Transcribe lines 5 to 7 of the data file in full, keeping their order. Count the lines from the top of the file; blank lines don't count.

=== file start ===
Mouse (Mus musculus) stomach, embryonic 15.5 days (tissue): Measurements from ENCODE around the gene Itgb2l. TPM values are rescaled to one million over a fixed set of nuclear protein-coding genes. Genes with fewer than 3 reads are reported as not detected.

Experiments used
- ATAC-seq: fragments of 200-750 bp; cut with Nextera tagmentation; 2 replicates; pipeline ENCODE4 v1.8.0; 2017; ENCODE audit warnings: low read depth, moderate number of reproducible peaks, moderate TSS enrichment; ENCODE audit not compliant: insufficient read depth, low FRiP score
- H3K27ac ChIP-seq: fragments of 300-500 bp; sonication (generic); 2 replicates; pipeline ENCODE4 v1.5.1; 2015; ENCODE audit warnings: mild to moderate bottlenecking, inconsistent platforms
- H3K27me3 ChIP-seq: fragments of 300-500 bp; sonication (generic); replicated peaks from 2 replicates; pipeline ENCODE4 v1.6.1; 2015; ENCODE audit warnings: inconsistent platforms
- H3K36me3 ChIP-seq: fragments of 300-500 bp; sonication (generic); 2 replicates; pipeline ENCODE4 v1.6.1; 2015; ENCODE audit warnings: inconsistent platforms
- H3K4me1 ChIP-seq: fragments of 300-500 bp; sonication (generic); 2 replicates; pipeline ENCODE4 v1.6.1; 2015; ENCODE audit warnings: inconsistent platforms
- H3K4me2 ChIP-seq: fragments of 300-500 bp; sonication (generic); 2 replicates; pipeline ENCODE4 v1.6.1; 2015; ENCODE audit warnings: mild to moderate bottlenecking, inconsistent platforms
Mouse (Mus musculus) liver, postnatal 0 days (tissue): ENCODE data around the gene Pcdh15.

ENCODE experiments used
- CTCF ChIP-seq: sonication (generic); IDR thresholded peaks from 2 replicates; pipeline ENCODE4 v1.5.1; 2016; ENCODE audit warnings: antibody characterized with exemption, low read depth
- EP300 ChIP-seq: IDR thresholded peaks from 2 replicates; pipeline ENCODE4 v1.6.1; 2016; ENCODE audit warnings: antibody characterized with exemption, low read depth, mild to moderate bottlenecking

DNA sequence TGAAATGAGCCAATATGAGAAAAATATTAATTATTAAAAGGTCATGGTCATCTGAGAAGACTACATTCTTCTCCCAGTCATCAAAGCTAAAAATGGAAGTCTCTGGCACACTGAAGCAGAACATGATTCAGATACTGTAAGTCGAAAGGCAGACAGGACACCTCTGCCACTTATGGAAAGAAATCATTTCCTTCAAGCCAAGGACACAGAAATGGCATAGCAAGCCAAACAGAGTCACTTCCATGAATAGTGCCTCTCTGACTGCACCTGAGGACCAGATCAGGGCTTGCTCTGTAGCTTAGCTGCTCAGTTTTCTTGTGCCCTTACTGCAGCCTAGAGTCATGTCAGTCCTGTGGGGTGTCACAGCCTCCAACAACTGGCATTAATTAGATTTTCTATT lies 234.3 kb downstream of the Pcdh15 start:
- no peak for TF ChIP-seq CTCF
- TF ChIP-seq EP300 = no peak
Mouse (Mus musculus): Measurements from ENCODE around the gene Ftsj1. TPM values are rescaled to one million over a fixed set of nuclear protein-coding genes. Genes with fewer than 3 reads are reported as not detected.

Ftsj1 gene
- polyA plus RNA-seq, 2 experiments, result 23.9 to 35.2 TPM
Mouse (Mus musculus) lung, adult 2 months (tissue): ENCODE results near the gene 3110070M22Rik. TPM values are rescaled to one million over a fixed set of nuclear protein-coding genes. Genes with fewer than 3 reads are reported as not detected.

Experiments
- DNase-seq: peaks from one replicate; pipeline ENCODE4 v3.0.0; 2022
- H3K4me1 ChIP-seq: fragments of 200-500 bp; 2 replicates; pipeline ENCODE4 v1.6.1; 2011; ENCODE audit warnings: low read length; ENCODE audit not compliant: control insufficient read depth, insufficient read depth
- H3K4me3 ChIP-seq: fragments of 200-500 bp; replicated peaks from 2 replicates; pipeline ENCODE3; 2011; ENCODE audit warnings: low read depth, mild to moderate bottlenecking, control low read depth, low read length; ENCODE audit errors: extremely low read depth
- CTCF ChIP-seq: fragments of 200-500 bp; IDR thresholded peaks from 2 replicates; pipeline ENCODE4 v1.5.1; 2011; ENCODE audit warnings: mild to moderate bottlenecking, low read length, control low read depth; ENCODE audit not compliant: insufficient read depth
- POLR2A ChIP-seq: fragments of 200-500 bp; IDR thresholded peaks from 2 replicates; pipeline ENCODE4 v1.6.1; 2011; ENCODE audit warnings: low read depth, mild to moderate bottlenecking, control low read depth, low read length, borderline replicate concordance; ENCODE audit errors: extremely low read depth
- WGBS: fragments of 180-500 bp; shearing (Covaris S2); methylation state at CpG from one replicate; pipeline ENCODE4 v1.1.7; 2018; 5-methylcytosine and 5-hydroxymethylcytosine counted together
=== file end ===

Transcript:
- H3K27me3 ChIP-seq: fragments of 300-500 bp; sonication (generic); replicated peaks from 2 replicates; pipeline ENCODE4 v1.6.1; 2015; ENCODE audit warnings: inconsistent platforms
- H3K36me3 ChIP-seq: fragments of 300-500 bp; sonication (generic); 2 replicates; pipeline ENCODE4 v1.6.1; 2015; ENCODE audit warnings: inconsistent platforms
- H3K4me1 ChIP-seq: fragments of 300-500 bp; sonication (generic); 2 replicates; pipeline ENCODE4 v1.6.1; 2015; ENCODE audit warnings: inconsistent platforms